What is this thing called Knowledge?
- Available for pre-order on April 25, 2023. Item will ship after May 16, 2023
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What is knowledge? Where does it come from? What kinds of knowledge are there? Can we know anything at all? What is the practical relevance of learning about epistemology?
This lucid and engaging introduction grapples with these central questions in the theory of knowledge, offering a clear, non-partisan view of the main themes of epistemology. Both traditional issues and contemporary ideas are discussed in twenty easily digestible chapters, each of which conclude with a useful summary of the main ideas discussed, study questions, annotated further reading and a guide to internet resources.
Each chapter also features text boxes providing bite-sized summaries of key concepts and major philosophers, and clear and interesting examples are used throughout. The book concludes with an annotated guide to general introductions to epistemology, a glossary of key terms, and a summary of the main examples used in epistemology. This is an ideal first textbook in the theory of knowledge for undergraduates coming to philosophy for the first time.
The fifth edition has been revised and updated throughout and features two new chapters on social epistemology. In addition, the text as a whole has been refreshed to keep it up to date with current developments.
Table of Contents
Preface to the fifth edition How to use this book Part 1: What is knowledge? 1. Some preliminaries 2. The value of knowledge 3. Defining knowledge 4. The structure of knowledge 5. Rationality 6. Virtues and faculties Part 2: Where does knowledge come from? 7. Perception 8. Testimony and memory 9. A priority and inference 10. The problem of induction Part 3: What kinds of knowledge are there? 11. Scientific knowledge 12. Religious knowledge 13. Moral knowledge Part 4: What are the social dynamics of knowledge? 14. Disagreement 15. Ignorance and Epistemic Injustice Part 5: How can the theory of knowledge be applied to particular domains? 16. Technology 17. Education 18. Law 19. Politics Part 6: Do we have any knowledge? 20. Scepticism about other minds 21. Radical scepticism 22. Truth and objectivity. Further Reading Glossary of Terms Index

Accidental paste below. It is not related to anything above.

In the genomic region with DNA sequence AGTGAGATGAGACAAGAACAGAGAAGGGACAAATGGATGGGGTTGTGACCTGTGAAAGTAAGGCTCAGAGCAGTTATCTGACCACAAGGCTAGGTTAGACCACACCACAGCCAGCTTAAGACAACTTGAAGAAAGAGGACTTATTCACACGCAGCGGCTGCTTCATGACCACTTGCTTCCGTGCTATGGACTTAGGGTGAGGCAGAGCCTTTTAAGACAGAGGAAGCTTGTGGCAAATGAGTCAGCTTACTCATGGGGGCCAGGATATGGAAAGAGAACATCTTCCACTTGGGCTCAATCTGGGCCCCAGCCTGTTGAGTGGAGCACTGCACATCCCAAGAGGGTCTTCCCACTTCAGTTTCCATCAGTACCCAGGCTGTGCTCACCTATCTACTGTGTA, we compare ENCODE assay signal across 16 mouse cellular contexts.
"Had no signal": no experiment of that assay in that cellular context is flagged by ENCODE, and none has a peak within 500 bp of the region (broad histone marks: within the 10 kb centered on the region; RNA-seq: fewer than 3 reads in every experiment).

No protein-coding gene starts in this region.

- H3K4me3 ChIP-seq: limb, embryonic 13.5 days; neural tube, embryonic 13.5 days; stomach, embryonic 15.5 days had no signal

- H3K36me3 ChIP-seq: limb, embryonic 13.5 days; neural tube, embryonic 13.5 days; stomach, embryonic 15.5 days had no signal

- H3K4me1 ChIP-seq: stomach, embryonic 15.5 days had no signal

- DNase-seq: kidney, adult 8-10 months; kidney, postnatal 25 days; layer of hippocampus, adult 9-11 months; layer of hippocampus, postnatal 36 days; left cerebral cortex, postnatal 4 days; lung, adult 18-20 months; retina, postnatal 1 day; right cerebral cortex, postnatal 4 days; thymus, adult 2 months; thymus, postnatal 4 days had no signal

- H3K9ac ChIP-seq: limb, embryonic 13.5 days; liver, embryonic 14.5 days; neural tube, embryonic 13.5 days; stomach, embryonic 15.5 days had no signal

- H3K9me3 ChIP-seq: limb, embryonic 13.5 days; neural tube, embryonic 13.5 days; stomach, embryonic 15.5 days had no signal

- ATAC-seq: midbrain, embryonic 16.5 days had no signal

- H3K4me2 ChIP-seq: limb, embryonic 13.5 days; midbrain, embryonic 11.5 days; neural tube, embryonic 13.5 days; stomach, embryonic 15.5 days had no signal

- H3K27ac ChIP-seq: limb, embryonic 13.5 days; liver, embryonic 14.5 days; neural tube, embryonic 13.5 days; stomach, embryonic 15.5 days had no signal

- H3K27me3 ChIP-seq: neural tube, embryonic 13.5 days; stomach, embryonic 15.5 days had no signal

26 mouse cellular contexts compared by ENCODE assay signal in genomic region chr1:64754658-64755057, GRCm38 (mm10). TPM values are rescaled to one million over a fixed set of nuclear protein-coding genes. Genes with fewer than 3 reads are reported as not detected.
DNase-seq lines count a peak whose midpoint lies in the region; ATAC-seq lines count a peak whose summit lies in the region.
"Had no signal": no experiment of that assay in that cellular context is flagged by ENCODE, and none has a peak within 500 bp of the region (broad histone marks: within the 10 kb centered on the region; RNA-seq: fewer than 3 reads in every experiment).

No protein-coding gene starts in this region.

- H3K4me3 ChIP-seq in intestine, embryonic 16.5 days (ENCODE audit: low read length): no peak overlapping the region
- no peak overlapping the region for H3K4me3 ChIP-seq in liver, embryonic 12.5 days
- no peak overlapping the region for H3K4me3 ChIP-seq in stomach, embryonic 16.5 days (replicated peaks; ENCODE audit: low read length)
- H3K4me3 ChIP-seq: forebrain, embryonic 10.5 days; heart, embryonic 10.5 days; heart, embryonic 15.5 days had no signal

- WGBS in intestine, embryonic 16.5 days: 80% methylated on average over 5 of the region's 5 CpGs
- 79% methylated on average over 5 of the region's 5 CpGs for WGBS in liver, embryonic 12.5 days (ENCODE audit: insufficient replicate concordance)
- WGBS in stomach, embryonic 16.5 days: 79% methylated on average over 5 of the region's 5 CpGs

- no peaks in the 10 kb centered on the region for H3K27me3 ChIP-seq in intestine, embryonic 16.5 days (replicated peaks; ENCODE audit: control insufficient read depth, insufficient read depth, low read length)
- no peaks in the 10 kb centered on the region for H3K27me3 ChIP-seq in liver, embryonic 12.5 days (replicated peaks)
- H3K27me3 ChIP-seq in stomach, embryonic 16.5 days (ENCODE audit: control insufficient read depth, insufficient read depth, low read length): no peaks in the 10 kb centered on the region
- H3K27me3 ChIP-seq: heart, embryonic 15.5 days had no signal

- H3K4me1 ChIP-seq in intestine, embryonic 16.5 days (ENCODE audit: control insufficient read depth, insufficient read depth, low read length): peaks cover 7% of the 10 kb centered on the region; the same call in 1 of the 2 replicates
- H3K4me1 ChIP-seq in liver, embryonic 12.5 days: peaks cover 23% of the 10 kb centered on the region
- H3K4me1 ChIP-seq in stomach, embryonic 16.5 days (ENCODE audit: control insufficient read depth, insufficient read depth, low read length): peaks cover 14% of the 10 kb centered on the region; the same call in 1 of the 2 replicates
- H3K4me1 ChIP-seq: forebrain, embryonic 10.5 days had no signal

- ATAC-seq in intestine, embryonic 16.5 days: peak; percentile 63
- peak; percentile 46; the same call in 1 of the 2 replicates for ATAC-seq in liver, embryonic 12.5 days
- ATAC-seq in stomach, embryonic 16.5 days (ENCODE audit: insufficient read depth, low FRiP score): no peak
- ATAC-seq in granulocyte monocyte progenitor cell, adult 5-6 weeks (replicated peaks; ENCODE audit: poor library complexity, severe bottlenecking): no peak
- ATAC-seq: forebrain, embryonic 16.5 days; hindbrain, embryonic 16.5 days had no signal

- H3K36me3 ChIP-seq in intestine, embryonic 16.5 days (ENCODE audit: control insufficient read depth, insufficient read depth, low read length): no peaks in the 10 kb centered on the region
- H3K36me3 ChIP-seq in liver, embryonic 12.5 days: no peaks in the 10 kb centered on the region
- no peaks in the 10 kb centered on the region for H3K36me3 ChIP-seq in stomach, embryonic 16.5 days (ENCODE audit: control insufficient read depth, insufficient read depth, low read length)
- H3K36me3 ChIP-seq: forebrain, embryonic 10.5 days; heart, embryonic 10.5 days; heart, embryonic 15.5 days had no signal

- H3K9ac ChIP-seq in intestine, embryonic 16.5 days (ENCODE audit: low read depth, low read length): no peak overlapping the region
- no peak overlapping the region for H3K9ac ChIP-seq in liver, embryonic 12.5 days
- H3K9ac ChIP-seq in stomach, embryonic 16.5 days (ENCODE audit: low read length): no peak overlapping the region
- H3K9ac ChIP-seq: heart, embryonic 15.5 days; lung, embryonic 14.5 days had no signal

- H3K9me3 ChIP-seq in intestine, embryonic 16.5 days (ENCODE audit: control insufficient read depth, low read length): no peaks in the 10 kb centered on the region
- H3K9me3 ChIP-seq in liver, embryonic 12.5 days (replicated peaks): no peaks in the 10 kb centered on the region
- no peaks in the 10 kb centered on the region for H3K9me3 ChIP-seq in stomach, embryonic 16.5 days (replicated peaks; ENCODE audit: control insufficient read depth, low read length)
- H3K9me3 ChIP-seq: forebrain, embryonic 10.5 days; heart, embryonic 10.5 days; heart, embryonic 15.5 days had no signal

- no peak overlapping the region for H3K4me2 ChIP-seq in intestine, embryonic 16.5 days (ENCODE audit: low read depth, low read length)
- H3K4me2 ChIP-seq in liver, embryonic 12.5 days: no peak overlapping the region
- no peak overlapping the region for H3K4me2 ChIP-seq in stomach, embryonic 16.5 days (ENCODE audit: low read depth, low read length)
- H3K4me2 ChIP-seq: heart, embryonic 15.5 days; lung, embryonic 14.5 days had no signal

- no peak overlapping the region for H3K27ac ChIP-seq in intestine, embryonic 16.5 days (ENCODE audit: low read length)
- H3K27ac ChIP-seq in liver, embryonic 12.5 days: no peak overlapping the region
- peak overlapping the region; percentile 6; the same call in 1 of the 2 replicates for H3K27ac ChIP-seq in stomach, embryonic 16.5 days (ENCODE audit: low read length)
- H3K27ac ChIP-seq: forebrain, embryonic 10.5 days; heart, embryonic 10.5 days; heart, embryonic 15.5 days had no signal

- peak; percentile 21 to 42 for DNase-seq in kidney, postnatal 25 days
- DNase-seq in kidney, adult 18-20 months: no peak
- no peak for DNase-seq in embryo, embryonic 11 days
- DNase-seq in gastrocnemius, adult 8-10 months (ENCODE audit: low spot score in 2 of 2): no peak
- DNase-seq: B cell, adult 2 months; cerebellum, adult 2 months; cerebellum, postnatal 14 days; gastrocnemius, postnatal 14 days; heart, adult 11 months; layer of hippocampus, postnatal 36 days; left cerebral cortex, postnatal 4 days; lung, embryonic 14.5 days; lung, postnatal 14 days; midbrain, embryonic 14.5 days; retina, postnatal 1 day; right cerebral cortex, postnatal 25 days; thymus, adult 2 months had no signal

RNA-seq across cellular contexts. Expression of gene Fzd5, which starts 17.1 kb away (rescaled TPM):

Duncan Pritchard FRSE is UC Distinguished Professor of Philosophy and Director of the Center for Knowledge, Technology & Society at the University of California Irvine, USA. His main research area is epistemology, and he has published widely in this field. His books include Epistemic Luck (2005), The Nature and Value of Knowledge (with A. Millar and A. Haddock, 2010), Epistemological Disjunctivism (2012), Epistemic Angst (2016), Scepticism: A Very Short Introduction (2019), and with Annalisa Coliva Skepticism (Routledge, 2021).
Praise for previous editions:
'Duncan Pritchard’s What is this thing called Knowledge? is the best text book as a first introduction to epistemology. The summaries, up-to-date reading suggestions and largely independent chapters make it very easy and flexible to use for instructors and students alike. The new chapters on applied epistemology are a great idea: they show the relevance of epistemology to some of the most important problems in modern-day life and society.' - Markus Lammenranta, University of Helsinki, Finland
'Pritchard’s fourth edition of What is this thing called Knowledge? improves on an already outstanding introductory text. With new chapters covering the relationship between theory of knowledge and technology, law, politics and education this is a highly accessible, but never condescending book. Thoroughly engaging, consistently thought-provoking, exceptionally lucid, with attention to both classic debates and contemporary developments, What is this thing called Knowledge? offers students a superlative introduction to epistemology.' - Jill Rusin, Wilfrid Laurier University, Canada
'Pritchard’s updated edition is a superior resource for students and scholars alike. It expertly traverses the terrain surrounding familiar debates over the sources and structure of knowledge, and then guides the reader through newer epistemic territories and applied domains.' - Robert Barnard, University of Mississippi, USA